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Discussion Starter · #1 ·
My italian hive swarmed 75 feet + into an Oak tree - way out on a limb - yesterday afternoon. There is NO WAY to get up there - we've puzzled and puzzled on that one.
This morning I put out three "swarm traps" (two made out of hive bodies each with a couple of old super frames and a couple of foundation frames) two of these - one on my porch and one on a tall stool out on a hill above the bee yard and a crazy attempt at a "swarm trap" made out of a cardboard box, also with a frame of old super comb. I hung that one about 15 feet in the air off a tree. All traps have cottonball lemongrass. Bees were checking out all three of these traps. I can't swear which bees they were, obviously, but they looked like italians.
Again, this swarm happened yesterday. Last night temps got into the high 40's. Today it was beautiful in the morning and got to 72 degrees. Bees checking out my "traps" but no dice. Now it is 50 degrees and forecaset is RAIN! Tonight!
Why do my bees hate coming down so much? Poor kids - when the weather changed a strong breeze came up and was baning them aound in that tree like crazy? What else can I do to get them down?!
 

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If you know someone with a bucket truck, you might could extent it out all the way and then use a extend a pole with a 5-gal bucket attached to it and bump them into it. I did it once but didn't have to go that high, I was able to borrow a truck and get them.
 

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Discussion Starter · #4 ·
Jeff - seriously, we've thought about that. Aside from the fact that there is a firearms ordinance in our city, would it really help?
Wouldn't we lose the bees in the fall? These kids can fly - I'm thinking they'd cluster right back up on the next branch.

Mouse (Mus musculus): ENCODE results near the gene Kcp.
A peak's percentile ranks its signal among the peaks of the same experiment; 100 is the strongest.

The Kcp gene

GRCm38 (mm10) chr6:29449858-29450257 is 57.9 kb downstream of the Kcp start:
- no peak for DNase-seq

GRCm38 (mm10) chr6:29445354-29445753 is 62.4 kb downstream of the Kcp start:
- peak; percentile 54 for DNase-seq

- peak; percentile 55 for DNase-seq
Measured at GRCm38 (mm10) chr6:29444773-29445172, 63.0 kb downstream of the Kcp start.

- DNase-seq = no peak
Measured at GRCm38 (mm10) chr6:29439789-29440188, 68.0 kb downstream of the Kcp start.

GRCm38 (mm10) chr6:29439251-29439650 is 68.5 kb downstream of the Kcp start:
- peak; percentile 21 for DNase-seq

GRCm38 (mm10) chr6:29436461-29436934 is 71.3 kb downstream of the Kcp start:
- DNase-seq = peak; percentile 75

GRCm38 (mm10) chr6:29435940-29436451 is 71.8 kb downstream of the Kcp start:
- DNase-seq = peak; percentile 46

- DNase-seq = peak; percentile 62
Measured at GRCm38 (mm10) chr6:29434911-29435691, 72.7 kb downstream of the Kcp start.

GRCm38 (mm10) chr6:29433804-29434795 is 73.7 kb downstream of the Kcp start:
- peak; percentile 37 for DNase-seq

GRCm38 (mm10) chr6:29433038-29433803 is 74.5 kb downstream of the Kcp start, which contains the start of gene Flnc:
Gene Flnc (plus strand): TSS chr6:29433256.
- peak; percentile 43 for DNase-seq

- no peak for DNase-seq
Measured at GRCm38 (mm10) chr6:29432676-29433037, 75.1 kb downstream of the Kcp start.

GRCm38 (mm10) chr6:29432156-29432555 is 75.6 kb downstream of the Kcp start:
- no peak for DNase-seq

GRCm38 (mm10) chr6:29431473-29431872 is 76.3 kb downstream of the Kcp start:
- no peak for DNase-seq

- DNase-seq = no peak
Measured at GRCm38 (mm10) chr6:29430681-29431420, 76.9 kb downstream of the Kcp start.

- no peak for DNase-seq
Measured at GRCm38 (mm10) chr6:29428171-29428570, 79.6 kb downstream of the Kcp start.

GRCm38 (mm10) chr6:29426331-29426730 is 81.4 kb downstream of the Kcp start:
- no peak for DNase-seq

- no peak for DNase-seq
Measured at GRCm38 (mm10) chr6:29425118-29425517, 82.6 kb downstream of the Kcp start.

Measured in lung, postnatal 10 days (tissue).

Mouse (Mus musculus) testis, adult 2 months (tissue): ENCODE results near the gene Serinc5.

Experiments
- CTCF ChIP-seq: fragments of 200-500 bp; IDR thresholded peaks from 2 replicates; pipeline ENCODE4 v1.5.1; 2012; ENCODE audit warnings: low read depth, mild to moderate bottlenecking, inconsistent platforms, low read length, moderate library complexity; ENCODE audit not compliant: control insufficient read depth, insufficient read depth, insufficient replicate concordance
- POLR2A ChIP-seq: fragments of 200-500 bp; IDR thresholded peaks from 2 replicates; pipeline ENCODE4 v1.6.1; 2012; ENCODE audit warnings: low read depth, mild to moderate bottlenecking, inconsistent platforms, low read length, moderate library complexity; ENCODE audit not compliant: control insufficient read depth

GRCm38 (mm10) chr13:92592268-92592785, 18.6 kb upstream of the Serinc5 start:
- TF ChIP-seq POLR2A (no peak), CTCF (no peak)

I've got to coax them down.
 

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I have read elsewhere that someone posted using a mirror to hit them with sunlight, heats them up and makes them seek shelter, never tried it, but it might work. Short of a bucket truck, or a climb up the tree to get them, let us know how it goes.
 

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Discussion Starter · #6 ·
Thanks Pegjam- I may give that a try. They've made it through the night - I was up at 4:15 thinking I'd find them all dead on the ground but they hung in there - no pun intended. It is not terrible cold - 55 degrees but it is fog/drizzle and it looks like there was rain in the night. Forecast for the next few hours is showers possible and then after that clearing.
This was their second night out - I can't imagine they are going to want to stay up there much longer.

So here's the next question: They were checking out my "traps" or so I think they were but they didn't come down. Should I try moving the "traps" to make them more attractive? Move them where? Or should I keep these where they are but also try to make more? I'm talking MAKE here because I don't have a real swarm trap - in a perfect world, what would I be shooting for?
 

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If the branch is small enough that you could give it a good shaking, the dislodged bees might form up somewhere else easier to get to. I doubt they're really 75' up so unless you've actually measured the height (lots of easy ways to do that BTW using trigonometry and/or geometry) I'm guessing you're guessing. One good way to guestimate is to stand up a 10' pole under them and using the pole as a yardstick, stand back about 100' or so, and eyeball it. You can get pretty close. I don't doubt they're high in the sky, and 40' is still a daunting height, but it might not be as bad as you're thinking.

If you can get a light but strong line over the branch they're on, pretty close to the swarm, you might be able to shake them loose. If the branch is too stout to shake, if you can get a climbing line over it, you can climb up there and knock them down. I've gone 50' straight up using a piece of 1/2 manilla rope, a homemade saddle, and a climber's knot. It's tedious and tiring hitching up 5" at a time, but I've done it. Not a good idea if you're scared of heights.